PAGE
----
A trigger for this change was the realisation of their own competitive vulnerability – they were at the risk of falling behind the market in understanding their customers, and in turn adapting their store and digital operations to the changing landscape. The business realised that the key was to truly put analytics and innovation at the centre of business decisions.

Getting started

But the task is easier said than done. Of course, there were gaps in data, tech, skills needed to support an analytics driven business, but the retailer had smart people, a strong BI team, a small advanced analytics team, and enough tech to get started. But there was still something missing – the mindset and framework to innovate using analytics.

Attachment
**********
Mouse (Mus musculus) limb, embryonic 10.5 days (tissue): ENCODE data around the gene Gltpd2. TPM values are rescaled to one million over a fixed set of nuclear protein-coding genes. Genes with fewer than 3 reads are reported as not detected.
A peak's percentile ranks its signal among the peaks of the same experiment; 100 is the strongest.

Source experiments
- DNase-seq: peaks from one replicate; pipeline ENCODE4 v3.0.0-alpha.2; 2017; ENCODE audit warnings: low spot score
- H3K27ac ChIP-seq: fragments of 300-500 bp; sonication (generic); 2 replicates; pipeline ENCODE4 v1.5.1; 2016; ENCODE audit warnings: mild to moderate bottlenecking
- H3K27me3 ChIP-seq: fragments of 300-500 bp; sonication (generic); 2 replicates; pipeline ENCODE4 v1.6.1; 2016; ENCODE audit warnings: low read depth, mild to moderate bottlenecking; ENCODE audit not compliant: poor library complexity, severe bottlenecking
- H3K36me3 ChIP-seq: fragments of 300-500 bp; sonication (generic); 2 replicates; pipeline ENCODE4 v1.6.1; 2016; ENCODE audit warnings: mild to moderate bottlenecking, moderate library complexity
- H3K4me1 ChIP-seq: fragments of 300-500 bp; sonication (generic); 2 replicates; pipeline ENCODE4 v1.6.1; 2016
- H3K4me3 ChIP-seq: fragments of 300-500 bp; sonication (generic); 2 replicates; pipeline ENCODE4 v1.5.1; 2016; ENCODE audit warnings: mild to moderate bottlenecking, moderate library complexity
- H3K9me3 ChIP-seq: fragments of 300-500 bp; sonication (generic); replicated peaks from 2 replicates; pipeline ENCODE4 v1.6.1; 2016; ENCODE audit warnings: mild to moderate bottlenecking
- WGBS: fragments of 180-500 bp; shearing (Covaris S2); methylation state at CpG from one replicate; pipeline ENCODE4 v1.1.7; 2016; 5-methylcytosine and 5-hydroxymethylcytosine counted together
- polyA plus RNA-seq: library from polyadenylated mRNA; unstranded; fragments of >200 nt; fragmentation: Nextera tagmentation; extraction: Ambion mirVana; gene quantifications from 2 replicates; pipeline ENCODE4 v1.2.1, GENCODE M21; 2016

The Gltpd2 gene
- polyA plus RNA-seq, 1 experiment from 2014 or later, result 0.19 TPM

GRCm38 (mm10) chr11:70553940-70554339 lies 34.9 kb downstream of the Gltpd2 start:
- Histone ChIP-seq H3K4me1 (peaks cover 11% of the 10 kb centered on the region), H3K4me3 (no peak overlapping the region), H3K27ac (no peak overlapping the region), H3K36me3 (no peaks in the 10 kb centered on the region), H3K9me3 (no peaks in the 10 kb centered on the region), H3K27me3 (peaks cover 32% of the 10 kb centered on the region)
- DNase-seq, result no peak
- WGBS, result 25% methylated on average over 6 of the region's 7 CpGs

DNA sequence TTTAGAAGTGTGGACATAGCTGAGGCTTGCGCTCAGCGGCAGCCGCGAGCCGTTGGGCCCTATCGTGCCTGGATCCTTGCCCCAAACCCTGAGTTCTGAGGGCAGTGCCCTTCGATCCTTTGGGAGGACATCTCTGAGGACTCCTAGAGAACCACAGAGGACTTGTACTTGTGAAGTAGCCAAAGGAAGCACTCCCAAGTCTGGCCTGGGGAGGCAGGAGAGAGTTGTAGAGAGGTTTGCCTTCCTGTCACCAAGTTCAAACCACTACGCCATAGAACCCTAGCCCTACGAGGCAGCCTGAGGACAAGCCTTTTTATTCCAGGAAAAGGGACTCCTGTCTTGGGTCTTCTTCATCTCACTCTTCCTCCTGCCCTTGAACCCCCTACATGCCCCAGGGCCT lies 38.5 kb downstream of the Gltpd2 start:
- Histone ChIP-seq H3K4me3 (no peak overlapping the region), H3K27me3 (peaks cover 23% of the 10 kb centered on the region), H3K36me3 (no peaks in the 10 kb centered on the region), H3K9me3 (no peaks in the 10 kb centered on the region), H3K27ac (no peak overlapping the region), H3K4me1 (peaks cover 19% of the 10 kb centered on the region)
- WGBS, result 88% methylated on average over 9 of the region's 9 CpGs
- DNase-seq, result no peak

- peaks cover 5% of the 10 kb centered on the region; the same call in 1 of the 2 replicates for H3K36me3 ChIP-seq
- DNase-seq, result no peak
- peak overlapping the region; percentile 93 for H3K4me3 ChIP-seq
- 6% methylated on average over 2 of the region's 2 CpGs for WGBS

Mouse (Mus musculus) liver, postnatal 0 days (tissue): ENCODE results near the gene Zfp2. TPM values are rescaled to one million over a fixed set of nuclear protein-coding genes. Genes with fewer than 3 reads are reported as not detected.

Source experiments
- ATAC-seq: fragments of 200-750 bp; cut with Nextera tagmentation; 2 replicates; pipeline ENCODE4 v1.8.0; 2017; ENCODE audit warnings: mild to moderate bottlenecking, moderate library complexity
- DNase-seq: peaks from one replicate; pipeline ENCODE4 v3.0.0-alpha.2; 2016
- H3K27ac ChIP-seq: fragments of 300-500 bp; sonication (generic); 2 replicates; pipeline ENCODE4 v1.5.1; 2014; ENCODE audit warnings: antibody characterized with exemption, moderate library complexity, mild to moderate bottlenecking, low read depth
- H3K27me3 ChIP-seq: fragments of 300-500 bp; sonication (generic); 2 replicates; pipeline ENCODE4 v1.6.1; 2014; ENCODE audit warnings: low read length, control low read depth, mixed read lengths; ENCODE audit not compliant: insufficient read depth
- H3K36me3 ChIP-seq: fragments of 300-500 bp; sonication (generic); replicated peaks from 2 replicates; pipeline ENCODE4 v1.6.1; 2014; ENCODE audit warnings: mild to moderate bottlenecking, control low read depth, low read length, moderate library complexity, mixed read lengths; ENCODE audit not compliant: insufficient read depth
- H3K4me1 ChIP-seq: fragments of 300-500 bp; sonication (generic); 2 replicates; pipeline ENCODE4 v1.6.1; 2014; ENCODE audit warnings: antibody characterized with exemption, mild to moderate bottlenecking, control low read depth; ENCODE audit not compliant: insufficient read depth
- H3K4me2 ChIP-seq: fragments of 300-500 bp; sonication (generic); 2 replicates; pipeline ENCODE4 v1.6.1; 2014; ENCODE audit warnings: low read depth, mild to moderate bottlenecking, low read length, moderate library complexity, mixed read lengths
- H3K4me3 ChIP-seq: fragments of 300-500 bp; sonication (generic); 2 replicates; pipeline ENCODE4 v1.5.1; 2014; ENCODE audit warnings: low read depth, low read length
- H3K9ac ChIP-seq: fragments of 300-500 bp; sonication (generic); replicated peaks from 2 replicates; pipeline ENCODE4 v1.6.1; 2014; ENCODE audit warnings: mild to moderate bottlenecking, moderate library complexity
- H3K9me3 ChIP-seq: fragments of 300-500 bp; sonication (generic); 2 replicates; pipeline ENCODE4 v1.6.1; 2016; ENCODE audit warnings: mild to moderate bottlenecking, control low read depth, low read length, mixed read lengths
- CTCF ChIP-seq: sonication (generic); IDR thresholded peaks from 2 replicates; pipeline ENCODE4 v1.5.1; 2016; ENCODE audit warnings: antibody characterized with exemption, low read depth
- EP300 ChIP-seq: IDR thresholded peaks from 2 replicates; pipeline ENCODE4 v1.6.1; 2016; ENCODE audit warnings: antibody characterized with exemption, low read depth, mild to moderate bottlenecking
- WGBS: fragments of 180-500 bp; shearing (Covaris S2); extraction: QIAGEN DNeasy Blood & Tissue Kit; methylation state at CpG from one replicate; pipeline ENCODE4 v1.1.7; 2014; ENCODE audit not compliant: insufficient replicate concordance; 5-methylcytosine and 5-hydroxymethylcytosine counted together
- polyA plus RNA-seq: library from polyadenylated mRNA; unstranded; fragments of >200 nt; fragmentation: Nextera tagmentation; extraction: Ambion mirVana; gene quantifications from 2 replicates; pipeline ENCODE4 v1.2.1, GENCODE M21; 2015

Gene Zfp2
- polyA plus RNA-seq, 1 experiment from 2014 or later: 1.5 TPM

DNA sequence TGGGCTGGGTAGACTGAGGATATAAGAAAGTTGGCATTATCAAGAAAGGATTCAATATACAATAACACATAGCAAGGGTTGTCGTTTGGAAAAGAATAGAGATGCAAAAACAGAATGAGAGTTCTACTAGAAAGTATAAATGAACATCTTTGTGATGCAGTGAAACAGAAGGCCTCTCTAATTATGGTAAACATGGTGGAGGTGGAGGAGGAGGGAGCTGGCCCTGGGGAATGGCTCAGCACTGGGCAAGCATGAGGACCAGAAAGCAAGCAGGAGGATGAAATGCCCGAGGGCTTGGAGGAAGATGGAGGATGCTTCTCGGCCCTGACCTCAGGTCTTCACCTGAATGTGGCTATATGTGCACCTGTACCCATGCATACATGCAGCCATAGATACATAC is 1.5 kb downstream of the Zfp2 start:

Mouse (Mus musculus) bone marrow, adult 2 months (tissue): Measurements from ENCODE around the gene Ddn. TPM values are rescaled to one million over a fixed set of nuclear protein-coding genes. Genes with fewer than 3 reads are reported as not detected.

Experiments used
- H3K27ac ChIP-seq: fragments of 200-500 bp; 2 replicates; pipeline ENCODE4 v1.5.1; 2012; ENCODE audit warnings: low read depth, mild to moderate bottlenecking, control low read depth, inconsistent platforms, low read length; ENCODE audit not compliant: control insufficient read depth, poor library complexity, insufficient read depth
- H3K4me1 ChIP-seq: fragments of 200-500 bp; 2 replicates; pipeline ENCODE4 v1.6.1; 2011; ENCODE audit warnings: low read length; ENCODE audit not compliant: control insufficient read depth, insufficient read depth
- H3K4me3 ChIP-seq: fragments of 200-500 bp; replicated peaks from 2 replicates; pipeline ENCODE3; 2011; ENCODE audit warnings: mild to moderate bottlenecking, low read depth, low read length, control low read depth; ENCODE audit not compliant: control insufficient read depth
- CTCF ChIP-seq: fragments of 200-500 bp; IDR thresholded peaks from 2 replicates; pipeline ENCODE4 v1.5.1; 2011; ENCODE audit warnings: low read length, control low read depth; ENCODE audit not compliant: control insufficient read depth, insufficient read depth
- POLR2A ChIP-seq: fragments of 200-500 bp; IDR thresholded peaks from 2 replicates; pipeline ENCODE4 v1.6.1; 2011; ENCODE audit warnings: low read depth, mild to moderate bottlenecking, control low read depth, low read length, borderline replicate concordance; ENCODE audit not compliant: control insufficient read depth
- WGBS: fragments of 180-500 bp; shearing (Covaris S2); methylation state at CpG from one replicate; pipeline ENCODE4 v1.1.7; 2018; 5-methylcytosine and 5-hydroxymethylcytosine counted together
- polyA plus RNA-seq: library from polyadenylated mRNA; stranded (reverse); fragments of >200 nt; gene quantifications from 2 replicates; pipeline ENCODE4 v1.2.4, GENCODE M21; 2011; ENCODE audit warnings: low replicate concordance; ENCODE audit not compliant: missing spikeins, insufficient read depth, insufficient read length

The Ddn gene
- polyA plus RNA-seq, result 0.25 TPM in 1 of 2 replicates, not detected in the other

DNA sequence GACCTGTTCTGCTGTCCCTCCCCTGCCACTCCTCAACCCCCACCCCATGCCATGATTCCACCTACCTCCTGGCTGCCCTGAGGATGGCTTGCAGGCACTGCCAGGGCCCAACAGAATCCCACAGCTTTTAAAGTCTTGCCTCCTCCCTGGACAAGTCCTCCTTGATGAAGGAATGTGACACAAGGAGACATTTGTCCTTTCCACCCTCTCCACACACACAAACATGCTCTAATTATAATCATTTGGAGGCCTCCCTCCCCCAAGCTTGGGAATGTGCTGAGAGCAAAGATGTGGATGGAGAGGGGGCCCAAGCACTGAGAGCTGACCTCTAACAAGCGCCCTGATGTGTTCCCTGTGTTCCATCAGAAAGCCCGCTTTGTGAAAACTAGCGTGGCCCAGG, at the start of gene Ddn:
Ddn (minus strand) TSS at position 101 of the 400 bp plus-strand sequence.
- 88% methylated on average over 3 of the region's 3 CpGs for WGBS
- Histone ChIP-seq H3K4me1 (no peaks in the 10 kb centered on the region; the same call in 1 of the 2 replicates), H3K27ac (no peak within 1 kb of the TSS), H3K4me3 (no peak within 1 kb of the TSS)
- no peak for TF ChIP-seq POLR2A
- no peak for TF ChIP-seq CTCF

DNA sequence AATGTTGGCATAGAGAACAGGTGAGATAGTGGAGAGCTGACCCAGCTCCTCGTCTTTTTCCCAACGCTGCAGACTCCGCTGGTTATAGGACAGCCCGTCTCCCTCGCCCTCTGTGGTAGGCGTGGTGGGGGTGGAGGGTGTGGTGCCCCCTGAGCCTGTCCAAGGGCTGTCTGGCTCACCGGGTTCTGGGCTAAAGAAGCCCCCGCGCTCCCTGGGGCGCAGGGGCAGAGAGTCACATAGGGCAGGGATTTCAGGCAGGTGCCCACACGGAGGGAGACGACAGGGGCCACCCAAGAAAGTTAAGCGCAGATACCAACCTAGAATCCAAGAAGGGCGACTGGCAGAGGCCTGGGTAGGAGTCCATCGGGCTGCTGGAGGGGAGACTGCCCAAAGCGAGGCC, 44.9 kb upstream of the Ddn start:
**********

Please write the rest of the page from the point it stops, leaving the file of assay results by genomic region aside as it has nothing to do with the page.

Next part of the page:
Fundamental to this is to appreciate that innovation is not restricted to a purely technical domain, i.e., discovery and implementation of the latest in deep neural nets. It is as much about innovation in business processes and decisions, driven by better application of analytics. 

Considering how analytics and business decisions feed into each other, it’s only natural they should be closely aligned within organisations, but this is very often not the case. It was true for our client as well. So the first big step in this journey was to find a senior champion for analytics – someone who understands quantitative modelling, but is also comfortable engaging with senior board members and driving change. This became the seed to grow analytics and conversations around analytics within the business. Further, this closer engagement with business enabled a collaborative discovery of the right questions – questions that will drive value if successfully delivered.